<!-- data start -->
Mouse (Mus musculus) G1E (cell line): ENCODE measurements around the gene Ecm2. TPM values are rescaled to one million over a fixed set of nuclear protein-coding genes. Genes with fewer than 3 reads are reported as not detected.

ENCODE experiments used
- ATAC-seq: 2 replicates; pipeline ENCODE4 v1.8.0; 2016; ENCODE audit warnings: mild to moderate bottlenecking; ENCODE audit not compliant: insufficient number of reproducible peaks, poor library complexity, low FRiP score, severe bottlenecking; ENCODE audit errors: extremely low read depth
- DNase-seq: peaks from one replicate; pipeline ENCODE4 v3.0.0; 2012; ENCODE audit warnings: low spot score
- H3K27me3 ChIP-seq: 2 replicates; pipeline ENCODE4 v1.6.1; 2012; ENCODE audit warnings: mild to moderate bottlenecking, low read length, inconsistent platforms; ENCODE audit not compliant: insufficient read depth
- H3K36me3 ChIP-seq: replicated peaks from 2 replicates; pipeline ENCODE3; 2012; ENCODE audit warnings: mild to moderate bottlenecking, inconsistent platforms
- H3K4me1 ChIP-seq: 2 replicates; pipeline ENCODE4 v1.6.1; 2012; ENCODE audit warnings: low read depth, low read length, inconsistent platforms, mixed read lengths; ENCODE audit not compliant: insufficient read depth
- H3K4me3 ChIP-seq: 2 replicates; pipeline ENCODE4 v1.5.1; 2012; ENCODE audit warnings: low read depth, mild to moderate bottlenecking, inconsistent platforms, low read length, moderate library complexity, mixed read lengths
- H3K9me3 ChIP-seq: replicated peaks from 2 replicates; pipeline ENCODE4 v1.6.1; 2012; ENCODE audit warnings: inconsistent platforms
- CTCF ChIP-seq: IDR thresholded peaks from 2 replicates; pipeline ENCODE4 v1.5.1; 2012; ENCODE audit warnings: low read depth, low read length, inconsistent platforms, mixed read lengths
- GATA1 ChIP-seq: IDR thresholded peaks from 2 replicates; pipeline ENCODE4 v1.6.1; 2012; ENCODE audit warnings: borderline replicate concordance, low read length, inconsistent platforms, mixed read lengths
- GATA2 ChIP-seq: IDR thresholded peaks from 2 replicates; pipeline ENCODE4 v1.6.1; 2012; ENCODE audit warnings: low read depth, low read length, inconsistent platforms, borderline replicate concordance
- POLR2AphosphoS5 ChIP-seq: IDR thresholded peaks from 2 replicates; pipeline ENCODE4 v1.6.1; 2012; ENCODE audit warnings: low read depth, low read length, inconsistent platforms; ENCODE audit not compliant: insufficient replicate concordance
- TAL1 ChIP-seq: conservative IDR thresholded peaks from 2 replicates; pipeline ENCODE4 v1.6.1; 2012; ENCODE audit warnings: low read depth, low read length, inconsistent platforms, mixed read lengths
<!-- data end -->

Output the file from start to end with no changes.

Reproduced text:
Mouse (Mus musculus) G1E (cell line): ENCODE measurements around the gene Ecm2. TPM values are rescaled to one million over a fixed set of nuclear protein-coding genes. Genes with fewer than 3 reads are reported as not detected.

ENCODE experiments used
- ATAC-seq: 2 replicates; pipeline ENCODE4 v1.8.0; 2016; ENCODE audit warnings: mild to moderate bottlenecking; ENCODE audit not compliant: insufficient number of reproducible peaks, poor library complexity, low FRiP score, severe bottlenecking; ENCODE audit errors: extremely low read depth
- DNase-seq: peaks from one replicate; pipeline ENCODE4 v3.0.0; 2012; ENCODE audit warnings: low spot score
- H3K27me3 ChIP-seq: 2 replicates; pipeline ENCODE4 v1.6.1; 2012; ENCODE audit warnings: mild to moderate bottlenecking, low read length, inconsistent platforms; ENCODE audit not compliant: insufficient read depth
- H3K36me3 ChIP-seq: replicated peaks from 2 replicates; pipeline ENCODE3; 2012; ENCODE audit warnings: mild to moderate bottlenecking, inconsistent platforms
- H3K4me1 ChIP-seq: 2 replicates; pipeline ENCODE4 v1.6.1; 2012; ENCODE audit warnings: low read depth, low read length, inconsistent platforms, mixed read lengths; ENCODE audit not compliant: insufficient read depth
- H3K4me3 ChIP-seq: 2 replicates; pipeline ENCODE4 v1.5.1; 2012; ENCODE audit warnings: low read depth, mild to moderate bottlenecking, inconsistent platforms, low read length, moderate library complexity, mixed read lengths
- H3K9me3 ChIP-seq: replicated peaks from 2 replicates; pipeline ENCODE4 v1.6.1; 2012; ENCODE audit warnings: inconsistent platforms
- CTCF ChIP-seq: IDR thresholded peaks from 2 replicates; pipeline ENCODE4 v1.5.1; 2012; ENCODE audit warnings: low read depth, low read length, inconsistent platforms, mixed read lengths
- GATA1 ChIP-seq: IDR thresholded peaks from 2 replicates; pipeline ENCODE4 v1.6.1; 2012; ENCODE audit warnings: borderline replicate concordance, low read length, inconsistent platforms, mixed read lengths
- GATA2 ChIP-seq: IDR thresholded peaks from 2 replicates; pipeline ENCODE4 v1.6.1; 2012; ENCODE audit warnings: low read depth, low read length, inconsistent platforms, borderline replicate concordance
- POLR2AphosphoS5 ChIP-seq: IDR thresholded peaks from 2 replicates; pipeline ENCODE4 v1.6.1; 2012; ENCODE audit warnings: low read depth, low read length, inconsistent platforms; ENCODE audit not compliant: insufficient replicate concordance
- TAL1 ChIP-seq: conservative IDR thresholded peaks from 2 replicates; pipeline ENCODE4 v1.6.1; 2012; ENCODE audit warnings: low read depth, low read length, inconsistent platforms, mixed read lengths